Army Gen. John Campbell, commander of U.S. forces in Afghanistan, testifies Feb. 12, 2015, in Washington, D.C. Win McNamee/Getty Images

U.S. troops in Afghanistan will not return to an active role fighting the Taliban despite the likelihood of another difficult year of combat, the outgoing commander of international forces, Gen. John Campbell, said on Saturday.

U.S. special forces units assisting Afghan forces have been involved in firefights in the volatile southern province of Helmand, where a Green Beret was killed last month and where the Taliban have put government forces under pressure.

Another 500 U.S. soldiers have been sent down to the province to bolster local forces that have been hard-pressed to hold on to key district centers such as Sangin and Marjah, but their role will remain to advise and assist.

"The mission hasn't changed," Campbell told reporters in Kabul in what is likely to be his final news conference before handing over to Lt. Gen. John Nicholson in March. But he said they would be able to defend themselves and call in air support if necessary.

"They're not actively going out to fight but if they get attacked, they have to be able to provide force protection to themselves," he said. “That's where you see Apache helicopters, bombs, drones, those kind of things.”

Afghan forces, which took over combat operations when NATO's fighting mission ended in 2014, have struggled and are expected to need international assistance for years to come.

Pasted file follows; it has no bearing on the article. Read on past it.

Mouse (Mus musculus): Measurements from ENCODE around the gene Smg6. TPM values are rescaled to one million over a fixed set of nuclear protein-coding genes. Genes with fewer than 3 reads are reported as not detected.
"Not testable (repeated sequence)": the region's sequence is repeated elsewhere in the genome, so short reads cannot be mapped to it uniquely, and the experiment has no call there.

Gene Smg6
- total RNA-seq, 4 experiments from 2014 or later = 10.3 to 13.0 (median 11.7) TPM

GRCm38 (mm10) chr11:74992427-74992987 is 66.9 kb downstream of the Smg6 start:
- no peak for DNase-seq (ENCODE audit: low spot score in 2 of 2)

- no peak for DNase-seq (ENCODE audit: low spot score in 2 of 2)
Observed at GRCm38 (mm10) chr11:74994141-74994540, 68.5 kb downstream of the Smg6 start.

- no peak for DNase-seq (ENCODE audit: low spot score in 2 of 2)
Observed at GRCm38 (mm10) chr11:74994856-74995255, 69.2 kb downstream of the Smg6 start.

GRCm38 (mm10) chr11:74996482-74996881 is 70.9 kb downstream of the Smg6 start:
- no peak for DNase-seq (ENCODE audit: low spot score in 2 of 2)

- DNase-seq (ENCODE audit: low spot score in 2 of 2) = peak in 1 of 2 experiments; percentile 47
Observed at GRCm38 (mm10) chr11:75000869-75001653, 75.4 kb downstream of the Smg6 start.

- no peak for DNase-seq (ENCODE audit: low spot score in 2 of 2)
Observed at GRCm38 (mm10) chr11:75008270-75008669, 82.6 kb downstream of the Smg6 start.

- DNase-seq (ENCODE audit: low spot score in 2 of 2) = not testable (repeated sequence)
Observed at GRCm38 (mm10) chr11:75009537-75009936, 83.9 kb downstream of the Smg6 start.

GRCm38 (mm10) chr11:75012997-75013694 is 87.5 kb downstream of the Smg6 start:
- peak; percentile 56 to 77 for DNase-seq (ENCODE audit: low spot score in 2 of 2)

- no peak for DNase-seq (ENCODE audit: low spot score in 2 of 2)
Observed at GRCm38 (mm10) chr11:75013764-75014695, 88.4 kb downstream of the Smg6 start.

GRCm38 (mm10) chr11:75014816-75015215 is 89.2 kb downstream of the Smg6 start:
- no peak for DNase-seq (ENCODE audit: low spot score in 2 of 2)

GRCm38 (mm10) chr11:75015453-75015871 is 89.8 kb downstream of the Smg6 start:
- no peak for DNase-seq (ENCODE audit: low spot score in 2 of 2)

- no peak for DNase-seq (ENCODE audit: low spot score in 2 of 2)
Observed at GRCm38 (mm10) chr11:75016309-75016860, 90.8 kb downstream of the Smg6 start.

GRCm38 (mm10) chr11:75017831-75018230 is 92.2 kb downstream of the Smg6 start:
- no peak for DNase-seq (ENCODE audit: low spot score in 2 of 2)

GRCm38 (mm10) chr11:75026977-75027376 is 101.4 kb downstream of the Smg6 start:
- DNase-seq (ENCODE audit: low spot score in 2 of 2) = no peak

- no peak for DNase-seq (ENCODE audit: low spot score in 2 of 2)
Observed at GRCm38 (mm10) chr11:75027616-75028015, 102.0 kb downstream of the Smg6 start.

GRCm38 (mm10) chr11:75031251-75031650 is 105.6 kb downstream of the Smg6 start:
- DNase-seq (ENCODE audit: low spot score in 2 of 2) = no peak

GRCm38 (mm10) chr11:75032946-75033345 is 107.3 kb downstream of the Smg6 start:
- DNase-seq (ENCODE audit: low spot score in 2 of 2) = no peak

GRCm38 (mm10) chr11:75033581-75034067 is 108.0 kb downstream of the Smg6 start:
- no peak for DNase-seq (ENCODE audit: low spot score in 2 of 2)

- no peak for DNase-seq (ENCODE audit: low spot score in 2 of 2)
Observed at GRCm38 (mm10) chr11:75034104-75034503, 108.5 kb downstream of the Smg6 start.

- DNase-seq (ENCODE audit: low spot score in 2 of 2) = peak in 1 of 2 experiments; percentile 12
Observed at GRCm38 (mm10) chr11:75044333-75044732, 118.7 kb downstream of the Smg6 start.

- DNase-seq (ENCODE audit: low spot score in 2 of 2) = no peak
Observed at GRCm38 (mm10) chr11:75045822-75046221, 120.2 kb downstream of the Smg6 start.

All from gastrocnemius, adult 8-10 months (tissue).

Around 9,800 U.S. troops remain in Afghanistan. Under current plans that number is due to fall to 5,500 by the end of 2016.

In addition to training Afghan forces, the U.S. military has stepped up operations against Islamic State fighters, mainly in the east of the country. With troop numbers set to fall, questions have been raised about what changes they will have to make to carry out both missions.

Campbell said he has requested more flexibility in the authorization of force as well as in tactics and procedures used by U.S. forces against the Taliban. Except in very limited circumstances, current rules only allow him to order air strikes or other attacks against the Islamist insurgent movement when U.S. troops are threatened.

In the meanwhile, Campbell said Afghan forces were trying to improve in areas including leadership and recruitment, reducing high rates of desertion and getting more soldiers off ineffective checkpoints and taking on the Taliban.

"The Afghans need to focus on those four, five, six things to make sure that 16 is not like 15," he said.

(Reporting by James Mackenzie; Editing by Hugh Lawson)